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Zombie Lake

Redemption Films // Unrated // February 26, 2013
List Price: $29.95 [Buy now and save at Amazon]

Review by Adam Tyner | posted February 9, 2013 | E-mail the Author
Well, I'll say this for Zombie Lake: truth in advertising.
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Zombies...? Check. Lake...? Check. Cut. Print. We got it.

So, Jess Franco walked off Zombie Lake, like, a day before shooting was scheduled to start, so they brought in Jean Rollin with pretty much zero notice. Rollin didn't really thumb through the script beforehand. He'd shoot whatever the producer told him that morning was supposed to be on the docket. That...uh, general lack of shit-giving pervades just about every last frame of Zombie Lake too.

Zombie Lake is kind of a cautionary tale: if you live next to a body of water whose official name translates to "The Damned Lake", don't dump a bunch of Nazi corpses in it. Flash-forward however many decades, and this sleepy little French village is plagued by mysterious disappearances in and around the lake. The townsfolk know it's cursed, but I don't think they were copied on the memo about the zombie part
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of the deal until the undead pull up stakes and start slaughtering everyone in that neck of the woods too.

How can a movie with waterlogged Nazi zombies and a skinnydipping girls' volleyball team be this tedious to watch? It's basically a softcore porn flick loosely strung together with a half-sentence of plot. Quite a few of the girls are drop-dead gorgeous and don't leave a whole lot to the imagination, so there's that. The endless full-frontal nudity kinda helps distract from the absolute-everything-else. There are definitely more nekkid wimmin than there are flesh-eating ghouls.

If you're feeling generous, you could describe the pace as leisurely or dreamlike. 'Smore like there's thirteen minutes of movie here, and it's padded out to feature-length by having the cast sloooooooooowly sleepwalk through every single scene. The undead aren't even a little bit threatening. There's no haunting, enduring imagery. No scares. No attempt at generating tension, suspense, or even an unnerving atmosphere. No memorable dialogue, not even of the so-bad-it's-good variety. None of the characters really stick with you, although there is a good Nazi zombie who gives a little girl a necklace, and I've gotta admit that that is a first for me.

It's just...ack, so sloppy. There's a WWII flashback that's howlingly low-rent -- just guys in uniforms wincing at cherry bombs going off or whatever -- until it drones on for nineteen and a half hours and you
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wanna run a warm bath and open a couple of veins. The makeup effects are limited to paper maché and fingerpaint. When the intrepid, forgettable reporter speaks with the mayor about the dark legend of the lake, you can clearly see the cameraman and lighting rigs and stuff reflected in the mirrors. The movie's supposed to be set about ten years after the end of WWII -- I mean, the whole point is that the little girl is the daughter of one of the undead -- and yet the volleyball team is tooling around in a '70s model VW bus. Characters appear and vanish at random, and...I could keep going, but I'm pretty sure you get the gist of it by now.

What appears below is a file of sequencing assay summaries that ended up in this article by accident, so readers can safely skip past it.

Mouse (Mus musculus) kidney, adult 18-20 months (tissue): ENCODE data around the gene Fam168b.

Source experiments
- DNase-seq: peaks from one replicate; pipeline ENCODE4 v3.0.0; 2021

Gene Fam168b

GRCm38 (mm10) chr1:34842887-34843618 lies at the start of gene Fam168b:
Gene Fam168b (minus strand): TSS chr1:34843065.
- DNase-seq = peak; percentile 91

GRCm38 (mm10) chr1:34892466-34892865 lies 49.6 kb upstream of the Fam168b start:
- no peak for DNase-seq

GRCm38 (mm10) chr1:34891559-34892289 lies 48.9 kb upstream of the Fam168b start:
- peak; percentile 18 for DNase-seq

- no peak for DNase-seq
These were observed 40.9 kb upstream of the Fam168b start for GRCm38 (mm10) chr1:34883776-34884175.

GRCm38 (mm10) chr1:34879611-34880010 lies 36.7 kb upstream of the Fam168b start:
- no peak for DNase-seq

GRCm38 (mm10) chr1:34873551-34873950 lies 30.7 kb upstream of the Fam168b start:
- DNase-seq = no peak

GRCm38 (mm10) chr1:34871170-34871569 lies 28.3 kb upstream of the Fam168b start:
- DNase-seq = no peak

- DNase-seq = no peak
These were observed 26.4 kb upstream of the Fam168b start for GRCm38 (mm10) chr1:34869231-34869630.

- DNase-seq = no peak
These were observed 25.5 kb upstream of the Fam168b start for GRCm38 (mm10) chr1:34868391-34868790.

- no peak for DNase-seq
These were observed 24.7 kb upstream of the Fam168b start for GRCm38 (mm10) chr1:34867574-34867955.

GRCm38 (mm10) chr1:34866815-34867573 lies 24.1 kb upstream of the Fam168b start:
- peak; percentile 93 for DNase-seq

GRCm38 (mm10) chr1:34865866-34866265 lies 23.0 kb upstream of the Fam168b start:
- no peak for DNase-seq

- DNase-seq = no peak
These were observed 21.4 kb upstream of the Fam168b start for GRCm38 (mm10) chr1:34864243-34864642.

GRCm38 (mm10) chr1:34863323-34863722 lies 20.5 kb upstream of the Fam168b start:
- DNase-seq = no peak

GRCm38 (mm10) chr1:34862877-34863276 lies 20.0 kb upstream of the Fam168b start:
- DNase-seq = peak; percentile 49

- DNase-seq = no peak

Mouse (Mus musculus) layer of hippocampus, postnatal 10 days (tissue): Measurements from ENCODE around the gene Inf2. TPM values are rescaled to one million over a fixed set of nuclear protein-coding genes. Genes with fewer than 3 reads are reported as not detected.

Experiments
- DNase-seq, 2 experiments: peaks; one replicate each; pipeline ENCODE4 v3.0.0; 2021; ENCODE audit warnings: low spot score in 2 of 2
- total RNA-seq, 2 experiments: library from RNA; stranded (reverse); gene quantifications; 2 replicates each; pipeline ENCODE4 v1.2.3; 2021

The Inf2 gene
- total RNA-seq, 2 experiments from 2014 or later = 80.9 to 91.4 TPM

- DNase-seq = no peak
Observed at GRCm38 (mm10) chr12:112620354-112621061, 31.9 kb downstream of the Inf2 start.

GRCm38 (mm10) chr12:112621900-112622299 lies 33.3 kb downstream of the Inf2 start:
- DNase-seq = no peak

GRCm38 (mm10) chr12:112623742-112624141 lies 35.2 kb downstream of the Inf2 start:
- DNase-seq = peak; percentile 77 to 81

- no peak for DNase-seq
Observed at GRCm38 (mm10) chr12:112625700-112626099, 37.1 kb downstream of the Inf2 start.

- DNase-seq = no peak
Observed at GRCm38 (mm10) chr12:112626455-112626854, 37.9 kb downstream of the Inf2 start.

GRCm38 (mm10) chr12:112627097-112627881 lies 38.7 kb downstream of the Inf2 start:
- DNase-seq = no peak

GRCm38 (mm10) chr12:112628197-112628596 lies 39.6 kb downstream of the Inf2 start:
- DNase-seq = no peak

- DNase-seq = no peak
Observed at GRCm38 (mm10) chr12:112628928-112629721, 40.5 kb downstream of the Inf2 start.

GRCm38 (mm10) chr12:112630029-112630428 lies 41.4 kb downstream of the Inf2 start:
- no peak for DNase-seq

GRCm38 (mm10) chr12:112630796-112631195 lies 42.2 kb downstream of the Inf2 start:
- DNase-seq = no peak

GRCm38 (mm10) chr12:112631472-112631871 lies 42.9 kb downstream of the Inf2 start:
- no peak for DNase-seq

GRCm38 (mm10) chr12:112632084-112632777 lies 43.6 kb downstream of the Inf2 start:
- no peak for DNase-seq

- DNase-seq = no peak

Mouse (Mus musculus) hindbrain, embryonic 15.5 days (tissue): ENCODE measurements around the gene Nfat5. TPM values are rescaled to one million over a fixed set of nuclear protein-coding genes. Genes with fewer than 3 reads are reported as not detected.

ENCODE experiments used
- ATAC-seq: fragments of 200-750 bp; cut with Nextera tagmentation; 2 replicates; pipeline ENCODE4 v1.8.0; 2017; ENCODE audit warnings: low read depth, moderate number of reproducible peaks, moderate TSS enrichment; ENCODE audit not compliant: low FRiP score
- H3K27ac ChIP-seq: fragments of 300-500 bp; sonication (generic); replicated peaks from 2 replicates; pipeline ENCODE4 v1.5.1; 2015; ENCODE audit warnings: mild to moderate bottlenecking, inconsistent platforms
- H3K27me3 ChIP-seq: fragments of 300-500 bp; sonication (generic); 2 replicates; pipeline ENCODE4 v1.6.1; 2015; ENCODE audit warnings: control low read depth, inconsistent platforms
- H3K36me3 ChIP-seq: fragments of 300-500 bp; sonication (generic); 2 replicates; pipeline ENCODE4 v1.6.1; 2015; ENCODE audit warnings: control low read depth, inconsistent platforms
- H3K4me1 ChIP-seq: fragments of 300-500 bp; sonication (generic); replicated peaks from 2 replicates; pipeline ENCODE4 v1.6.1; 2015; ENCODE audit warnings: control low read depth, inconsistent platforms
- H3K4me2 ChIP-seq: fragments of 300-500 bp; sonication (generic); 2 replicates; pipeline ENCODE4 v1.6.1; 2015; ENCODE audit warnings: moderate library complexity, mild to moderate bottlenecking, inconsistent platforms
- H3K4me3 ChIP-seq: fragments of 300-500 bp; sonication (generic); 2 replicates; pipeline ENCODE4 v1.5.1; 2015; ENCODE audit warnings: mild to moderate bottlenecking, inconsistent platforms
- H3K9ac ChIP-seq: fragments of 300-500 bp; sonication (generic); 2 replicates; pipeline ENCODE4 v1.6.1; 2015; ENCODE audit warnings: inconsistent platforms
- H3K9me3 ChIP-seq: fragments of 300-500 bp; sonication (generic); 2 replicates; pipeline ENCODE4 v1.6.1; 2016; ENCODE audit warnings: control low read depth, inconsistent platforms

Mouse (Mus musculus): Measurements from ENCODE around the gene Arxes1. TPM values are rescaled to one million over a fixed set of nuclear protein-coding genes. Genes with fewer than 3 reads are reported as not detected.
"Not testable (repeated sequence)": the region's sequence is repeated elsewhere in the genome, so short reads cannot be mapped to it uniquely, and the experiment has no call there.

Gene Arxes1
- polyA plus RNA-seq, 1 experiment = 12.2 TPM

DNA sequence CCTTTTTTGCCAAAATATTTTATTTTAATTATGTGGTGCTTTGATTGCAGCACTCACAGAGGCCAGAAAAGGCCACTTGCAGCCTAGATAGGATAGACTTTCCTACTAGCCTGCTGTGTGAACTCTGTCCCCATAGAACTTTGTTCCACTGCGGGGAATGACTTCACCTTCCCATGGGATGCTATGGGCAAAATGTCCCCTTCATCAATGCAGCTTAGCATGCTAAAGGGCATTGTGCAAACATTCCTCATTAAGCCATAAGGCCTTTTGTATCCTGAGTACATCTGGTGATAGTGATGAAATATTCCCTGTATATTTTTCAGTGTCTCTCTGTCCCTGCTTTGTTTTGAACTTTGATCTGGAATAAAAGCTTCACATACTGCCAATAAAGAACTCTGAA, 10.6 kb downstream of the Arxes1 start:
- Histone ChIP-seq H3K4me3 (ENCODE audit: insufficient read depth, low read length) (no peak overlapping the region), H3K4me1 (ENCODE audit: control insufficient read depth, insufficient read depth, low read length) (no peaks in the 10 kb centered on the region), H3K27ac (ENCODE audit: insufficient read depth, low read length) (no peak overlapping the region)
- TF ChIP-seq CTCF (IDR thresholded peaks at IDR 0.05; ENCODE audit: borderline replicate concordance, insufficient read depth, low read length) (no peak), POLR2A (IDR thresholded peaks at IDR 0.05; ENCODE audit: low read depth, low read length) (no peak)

Zombie Lake is pretty much unwatchable. I've devoted myself mind, body, and soul to schlock cinema, and Zombie Lake is such an irredeemable piece of shit that it doesn't even manage to work on that level. Excruciatingly boring, incompetently crafted on every possible level, and...yeah. Skip It.

...but hey, at least it looks nice, right? This remaster of Zombie Lake is honestly pretty gorgeous. The image is impressively crisp and detailed, boasting a richly saturated palette and retaining an appreciated filmic texture. Colors are deliberately dialed down in the endless WWII flashback, and they flutter briefly when the reporter's chatting up the mayor, but otherwise...? Pitch perfect. Sometimes things can get a little jittery, and there's a lot of speckling, but I'd rather deal with that than the usual digital nasties or an outdated transfer. So, yeah, I'm happy.

Zombie Lake has been slopped out on a single-layer Blu-ray disc at an aspect ratio of 1.66:1.

Zombie Lake sports
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a pair of PCM soundtracks, both 16-bit and in two-channel mono. The deliriously over-the-top English dub is present and accounted for, although it's in really rough shape, kind of strained and harsh to suffer through, at least in the stretches I sampled. That's okay, though. The disc defaults to Zombie Lake's original French, and it's...spectacularly clean and clear, so polished that it's sort of distracting. There's not a lot going on in the lower frequencies, although that's pretty much to be expected. I did find that I had to dial down the volume a good bit for it to feel comfortable, so keep your remote within arm's reach, but I wasn't left with a lot to complain about after making that minor adjustment.

Since Zombie Lake defaults to a French language soundtrack and all, I guess it goes without saying that English subtitles are enabled by default.

  • Alternate Footage (9 min.; HD): Thrill to an English language title sequence, a more TV-friendly opening assault, and a mostly-fully-clothed version of the volleyball skinnydipping slaughter.

  • Trailers (HD): Lotsa high-def Rollin trailers on here, including Zombie Lake promos in both English and French.

The Final Word
Well, it could be worse: I could be reviewing Oasis of the Zombies right now. Though Zombie Lake isn't the absolute lowest point of Jean Rollin's sprawling filmography, it's still legitimately one of the worst movies ever made. Skip It.
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